VIR (Vulcanised Indian Rubber) cables are made of a tinned conductor with a rubber coating. The tinning of the conductor prevents the sticking of rubber to the conductor. The thickness of the rubber depends on the operating voltage and cotton is placed over the rubber insultations to protect the conductor against any moisture. The wire is finished with wax for cleanliness. It is called ‘vulcanised’ because the rubber is mixed with sulphur and heated through to harden the rubber. The rubber is waterproof, corrosion-resistant and abrasion-resistant.
VIR cabling was widely used in Australia between the 1910s-1950s and so many houses and office buildings that were built before the 1960s will most likely have VIR cabling. Due to the now-known risks of VIR cabling, it is no longer accepted in new construction projects.
Over time, VIR cabling can break down, becoming hazardous as live electrical wires become exposed which can lead to an increased risk of electric shocks, electrocution and electrical fires which can be incredibly serious or even fatal. Live conductors can be exposed in the roof cavities and walls.
Aged VIR cabling can result in an inconsistent power flow which can wreak havoc on your electrical appliances. VIR cabling is also known to lack an earth wire which prevents live wires from overloading and protects electrical appliances from any damage.
Some signs that your VIR cabling is playing up include:
If you notice any of these signs, or if you’re unsure about the state of your VIR cabling, turn off your main circuit breaker and contact an experienced electrician as soon as possible.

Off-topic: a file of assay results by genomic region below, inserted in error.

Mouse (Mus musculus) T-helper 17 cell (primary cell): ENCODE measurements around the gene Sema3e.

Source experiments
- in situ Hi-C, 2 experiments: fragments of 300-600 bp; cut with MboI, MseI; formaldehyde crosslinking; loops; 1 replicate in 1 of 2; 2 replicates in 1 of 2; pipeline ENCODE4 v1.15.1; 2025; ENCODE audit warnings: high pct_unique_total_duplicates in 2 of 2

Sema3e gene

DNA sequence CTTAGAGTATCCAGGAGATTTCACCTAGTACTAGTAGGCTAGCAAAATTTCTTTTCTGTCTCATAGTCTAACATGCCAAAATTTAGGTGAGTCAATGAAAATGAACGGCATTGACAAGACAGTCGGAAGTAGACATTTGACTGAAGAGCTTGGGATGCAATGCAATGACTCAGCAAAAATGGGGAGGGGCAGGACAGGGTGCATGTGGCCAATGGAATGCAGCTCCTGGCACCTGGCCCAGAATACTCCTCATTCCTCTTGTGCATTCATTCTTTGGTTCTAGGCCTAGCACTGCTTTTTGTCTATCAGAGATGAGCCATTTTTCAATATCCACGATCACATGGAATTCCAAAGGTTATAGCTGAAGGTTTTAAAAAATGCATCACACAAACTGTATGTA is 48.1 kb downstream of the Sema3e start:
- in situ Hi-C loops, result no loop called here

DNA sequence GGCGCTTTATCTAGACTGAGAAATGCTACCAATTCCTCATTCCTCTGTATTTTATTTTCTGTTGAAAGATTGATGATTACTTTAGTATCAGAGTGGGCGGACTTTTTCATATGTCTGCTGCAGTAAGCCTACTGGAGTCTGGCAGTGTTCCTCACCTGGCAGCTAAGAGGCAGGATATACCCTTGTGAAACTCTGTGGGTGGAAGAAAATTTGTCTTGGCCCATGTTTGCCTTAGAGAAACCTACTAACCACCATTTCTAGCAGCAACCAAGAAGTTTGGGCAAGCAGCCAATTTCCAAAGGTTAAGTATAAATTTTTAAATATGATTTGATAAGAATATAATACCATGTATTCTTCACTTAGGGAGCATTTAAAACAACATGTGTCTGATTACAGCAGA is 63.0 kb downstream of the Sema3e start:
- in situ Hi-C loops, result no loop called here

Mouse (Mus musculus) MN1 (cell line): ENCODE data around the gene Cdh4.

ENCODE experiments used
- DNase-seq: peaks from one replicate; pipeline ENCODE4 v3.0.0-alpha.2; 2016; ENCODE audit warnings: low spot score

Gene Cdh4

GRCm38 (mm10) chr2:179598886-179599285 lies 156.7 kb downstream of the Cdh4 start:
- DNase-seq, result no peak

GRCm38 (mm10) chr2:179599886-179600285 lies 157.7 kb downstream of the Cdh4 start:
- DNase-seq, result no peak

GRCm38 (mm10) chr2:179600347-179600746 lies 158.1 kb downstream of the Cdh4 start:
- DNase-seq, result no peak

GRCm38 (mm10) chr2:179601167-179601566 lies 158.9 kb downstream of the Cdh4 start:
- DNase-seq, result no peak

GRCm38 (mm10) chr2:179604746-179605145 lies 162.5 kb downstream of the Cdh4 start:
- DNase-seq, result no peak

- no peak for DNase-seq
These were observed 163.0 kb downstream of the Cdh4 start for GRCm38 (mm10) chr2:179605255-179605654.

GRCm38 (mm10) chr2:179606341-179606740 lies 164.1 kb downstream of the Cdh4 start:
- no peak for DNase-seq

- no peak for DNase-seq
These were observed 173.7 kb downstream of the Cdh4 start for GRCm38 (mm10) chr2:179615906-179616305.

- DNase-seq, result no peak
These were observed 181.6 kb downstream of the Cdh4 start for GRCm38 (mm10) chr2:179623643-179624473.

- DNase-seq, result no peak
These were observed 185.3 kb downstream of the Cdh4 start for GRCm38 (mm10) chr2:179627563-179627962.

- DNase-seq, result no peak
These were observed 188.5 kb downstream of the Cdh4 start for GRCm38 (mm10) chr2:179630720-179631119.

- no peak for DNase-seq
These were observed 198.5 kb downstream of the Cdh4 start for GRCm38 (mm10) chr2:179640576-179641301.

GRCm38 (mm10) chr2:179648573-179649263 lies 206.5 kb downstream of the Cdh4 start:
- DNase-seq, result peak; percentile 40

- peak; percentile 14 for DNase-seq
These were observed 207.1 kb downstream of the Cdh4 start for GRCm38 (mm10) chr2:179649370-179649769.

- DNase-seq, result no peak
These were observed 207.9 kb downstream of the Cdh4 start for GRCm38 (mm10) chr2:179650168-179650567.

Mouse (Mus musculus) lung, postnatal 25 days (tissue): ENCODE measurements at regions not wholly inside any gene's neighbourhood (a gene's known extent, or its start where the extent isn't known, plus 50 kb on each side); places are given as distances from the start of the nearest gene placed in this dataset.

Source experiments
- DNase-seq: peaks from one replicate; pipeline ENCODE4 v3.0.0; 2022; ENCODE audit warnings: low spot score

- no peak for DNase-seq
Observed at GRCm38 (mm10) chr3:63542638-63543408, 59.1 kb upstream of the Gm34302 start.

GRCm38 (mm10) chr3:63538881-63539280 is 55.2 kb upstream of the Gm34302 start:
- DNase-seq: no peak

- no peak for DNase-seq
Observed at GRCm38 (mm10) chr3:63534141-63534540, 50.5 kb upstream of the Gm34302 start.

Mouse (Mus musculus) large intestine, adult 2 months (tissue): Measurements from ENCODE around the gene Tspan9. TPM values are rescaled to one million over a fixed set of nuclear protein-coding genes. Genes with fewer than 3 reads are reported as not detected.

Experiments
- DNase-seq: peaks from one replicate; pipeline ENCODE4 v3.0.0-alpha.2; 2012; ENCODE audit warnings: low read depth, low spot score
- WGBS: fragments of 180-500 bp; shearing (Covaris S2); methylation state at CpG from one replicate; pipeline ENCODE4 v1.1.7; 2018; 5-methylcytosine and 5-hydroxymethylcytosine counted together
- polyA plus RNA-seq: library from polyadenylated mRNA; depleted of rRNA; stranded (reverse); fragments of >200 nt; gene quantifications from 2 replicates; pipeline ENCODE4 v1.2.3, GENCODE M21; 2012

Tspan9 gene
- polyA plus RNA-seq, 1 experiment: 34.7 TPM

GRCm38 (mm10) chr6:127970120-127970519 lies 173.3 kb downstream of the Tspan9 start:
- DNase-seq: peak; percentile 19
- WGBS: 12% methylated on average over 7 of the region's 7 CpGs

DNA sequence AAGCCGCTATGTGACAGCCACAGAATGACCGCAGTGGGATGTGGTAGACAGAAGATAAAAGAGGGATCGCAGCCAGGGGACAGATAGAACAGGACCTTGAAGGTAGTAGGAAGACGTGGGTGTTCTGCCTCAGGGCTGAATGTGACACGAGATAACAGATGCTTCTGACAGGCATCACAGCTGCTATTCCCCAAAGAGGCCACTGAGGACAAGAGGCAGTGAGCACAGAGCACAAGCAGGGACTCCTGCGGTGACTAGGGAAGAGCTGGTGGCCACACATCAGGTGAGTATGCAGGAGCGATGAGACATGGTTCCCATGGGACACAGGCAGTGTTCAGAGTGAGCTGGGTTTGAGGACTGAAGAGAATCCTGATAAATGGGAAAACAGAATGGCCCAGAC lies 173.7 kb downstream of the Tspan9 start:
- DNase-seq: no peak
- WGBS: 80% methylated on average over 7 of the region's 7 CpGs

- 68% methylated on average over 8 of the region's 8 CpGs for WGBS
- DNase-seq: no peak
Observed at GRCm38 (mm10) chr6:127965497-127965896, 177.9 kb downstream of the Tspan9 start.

The first and most important thing to do is to figure out whether your home or office has VIR cabling. This is more likely if your home/office building was constructed before the 1960s. Contacting a licensed electrician to assess your property is the smartest thing to do – but whatever you do, do not carry out your own inspection.
If VIR cabling has been found in your home or office, it should be eliminated and replaced with modern electrical wiring that comes with a circuit breaker protection. Your electrical power points may also need to be replaced as well, depending on when they were first installed.
Safety standards in Australia have naturally evolved over the years and what was once acceptable, may no longer be safe, and this includes VIR cabling. After VIR cabling came Polyvinyl Chloride (PVC) which has a thicker type of insulation and can handle higher temperatures. However, PVC also has its faults, namely that it could only handle small amounts of power levels and voltages.
After PVC came Polyethylene Insulation which can be found in PVC-insulated wires under the name of XLPE. It has the ability to withstand higher voltages and became more popular during the 20th century.
At Russo Electrical, we have over 25 years of electrician work experience in Sydney. We pride ourselves on consistently delivering honest and trustworthy advice. If you have an electrical problem or any enquiries, please contact us at 0478 740 546 to find out more, or visit our website at: https://www.russoelectrical.com.au/